For the second time in as many seasons, British actress Eve Best delivers an award-worthy performance in a production that seems far too stately for Broadway but has managed to get there anyway. Last spring she combined toughness with just the right touch of vulnerability opposite Kevin Spacey in A Moon for the Misbegotten. Now she’s the in-law in Harold Pinter’s unsettling probe into a family of men in London who clench their anger and bitterness in a viselike grip as they verbally dissect and dismember each other.
As the family dynamics unfurl around her, Best quietly and carefully commands attention as Ruth, the wife of previously absent son Teddy (James Frain), who brings her home to meet the relatives for the first time after seven years of marriage. There’s domineering father Max (Ian McShane), who wields his cane like a samurai’s sword; his foil, timid uncle Sam (Michael McKean); and brothers Lenny (Raul Esparza), the angry one, and Joey (Gareth Saxe), the compliant one.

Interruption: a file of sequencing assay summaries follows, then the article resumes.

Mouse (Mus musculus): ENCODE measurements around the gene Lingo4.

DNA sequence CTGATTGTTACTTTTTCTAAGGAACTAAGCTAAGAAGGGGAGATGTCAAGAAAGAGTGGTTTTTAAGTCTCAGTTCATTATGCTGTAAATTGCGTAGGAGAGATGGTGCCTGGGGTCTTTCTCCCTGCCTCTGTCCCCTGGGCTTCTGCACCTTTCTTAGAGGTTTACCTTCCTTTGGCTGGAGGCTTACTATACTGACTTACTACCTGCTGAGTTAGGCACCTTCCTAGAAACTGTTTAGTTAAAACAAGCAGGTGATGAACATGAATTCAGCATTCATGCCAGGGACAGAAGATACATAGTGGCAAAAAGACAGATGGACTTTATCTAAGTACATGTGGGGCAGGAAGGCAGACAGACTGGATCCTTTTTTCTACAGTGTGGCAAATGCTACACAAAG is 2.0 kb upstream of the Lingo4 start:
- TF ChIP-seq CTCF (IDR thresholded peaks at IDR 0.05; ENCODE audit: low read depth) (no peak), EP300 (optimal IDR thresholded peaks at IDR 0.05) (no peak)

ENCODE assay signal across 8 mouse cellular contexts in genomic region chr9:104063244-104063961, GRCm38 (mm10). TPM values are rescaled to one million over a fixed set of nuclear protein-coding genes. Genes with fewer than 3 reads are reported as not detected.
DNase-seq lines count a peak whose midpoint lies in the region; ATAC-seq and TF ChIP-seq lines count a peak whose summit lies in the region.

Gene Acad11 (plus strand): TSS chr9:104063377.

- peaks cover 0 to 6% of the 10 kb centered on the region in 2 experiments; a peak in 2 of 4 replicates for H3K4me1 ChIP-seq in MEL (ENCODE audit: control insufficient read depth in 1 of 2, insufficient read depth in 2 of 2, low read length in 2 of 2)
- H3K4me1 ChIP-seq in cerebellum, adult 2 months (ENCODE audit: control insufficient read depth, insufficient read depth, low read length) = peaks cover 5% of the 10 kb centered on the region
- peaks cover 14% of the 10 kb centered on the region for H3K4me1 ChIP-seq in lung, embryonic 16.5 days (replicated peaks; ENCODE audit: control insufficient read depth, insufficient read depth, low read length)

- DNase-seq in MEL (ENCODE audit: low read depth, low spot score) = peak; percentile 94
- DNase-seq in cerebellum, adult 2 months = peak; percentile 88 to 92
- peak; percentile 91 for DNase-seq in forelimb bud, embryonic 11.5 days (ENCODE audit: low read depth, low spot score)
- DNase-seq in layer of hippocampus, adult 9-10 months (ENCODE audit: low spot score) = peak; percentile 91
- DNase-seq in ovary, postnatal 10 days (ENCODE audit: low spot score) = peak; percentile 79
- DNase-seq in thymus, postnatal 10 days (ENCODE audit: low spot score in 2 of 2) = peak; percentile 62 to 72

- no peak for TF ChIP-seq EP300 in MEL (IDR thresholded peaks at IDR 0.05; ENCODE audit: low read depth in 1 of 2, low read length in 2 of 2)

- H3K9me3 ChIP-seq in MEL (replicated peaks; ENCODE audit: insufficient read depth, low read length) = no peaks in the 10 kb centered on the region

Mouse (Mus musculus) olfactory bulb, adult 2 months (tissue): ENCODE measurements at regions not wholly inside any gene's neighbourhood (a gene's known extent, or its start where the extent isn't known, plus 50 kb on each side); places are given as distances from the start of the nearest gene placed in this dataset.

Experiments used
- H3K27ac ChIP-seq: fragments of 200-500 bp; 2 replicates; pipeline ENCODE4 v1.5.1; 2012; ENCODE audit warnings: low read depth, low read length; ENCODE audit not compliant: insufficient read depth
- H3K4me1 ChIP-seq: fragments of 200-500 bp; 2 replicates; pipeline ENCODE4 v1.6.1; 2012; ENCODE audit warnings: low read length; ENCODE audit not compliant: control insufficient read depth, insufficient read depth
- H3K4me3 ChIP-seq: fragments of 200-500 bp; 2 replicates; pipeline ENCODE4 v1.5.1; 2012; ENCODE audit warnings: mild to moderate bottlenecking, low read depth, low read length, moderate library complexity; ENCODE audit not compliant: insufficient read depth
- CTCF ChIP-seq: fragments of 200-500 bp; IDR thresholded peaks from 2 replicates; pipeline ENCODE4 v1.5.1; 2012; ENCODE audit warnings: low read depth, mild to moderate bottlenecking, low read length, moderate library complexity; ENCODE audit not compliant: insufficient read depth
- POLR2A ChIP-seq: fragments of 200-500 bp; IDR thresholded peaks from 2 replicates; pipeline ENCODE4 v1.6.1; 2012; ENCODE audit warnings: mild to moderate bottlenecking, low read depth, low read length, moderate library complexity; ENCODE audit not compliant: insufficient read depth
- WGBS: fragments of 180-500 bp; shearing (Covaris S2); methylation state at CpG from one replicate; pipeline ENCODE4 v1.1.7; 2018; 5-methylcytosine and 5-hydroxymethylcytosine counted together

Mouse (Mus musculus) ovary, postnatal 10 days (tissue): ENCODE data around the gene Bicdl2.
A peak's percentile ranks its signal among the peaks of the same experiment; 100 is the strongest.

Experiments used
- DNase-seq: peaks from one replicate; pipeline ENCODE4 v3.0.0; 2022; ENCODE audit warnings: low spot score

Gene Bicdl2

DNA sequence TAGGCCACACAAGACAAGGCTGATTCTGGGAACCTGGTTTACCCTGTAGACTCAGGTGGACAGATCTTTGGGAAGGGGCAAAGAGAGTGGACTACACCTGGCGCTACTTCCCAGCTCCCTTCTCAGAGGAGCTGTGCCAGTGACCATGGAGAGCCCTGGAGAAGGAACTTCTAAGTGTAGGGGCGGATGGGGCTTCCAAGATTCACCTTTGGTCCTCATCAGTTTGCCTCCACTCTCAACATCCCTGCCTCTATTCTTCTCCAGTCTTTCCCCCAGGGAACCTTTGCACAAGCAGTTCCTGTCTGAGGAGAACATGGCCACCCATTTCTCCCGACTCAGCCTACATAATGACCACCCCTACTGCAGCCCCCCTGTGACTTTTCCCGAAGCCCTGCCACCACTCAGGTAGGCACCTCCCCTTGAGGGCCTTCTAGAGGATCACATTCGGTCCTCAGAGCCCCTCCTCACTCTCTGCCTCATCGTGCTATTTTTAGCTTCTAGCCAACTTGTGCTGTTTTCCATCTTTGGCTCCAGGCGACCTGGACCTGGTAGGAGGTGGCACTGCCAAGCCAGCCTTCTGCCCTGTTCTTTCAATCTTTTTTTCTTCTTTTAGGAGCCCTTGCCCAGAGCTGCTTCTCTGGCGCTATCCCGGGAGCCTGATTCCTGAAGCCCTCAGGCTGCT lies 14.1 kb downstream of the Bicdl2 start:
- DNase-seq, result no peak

What ensues is the physical embodiment of a Freudian nightmare, with Ruth welcoming the stroking and fondling of her in-laws as she stands in for their dead mother and wife, who’s the object of recriminations and resentment. Daniel Sullivan brings together his mixed British and American cast with precision and authority. Esparza’s embittered, misanthropic Lenny is a solid match for Best’s understated, subtle but never passive Ruth. If McShane seems too virile for the faltering father and Frain too uncertain about Teddy’s motives, it only slightly detracts from a compelling evocation of the explosive, unspoken chemical reaction of sex, power and family dynamics.
By Diane Snyder
Visit the Site
Ian McShane, Raul Esparza, Michael McKean, Eve Best, Gareth Saxe, James Frain
138 West 48th Street
New York, NY 10036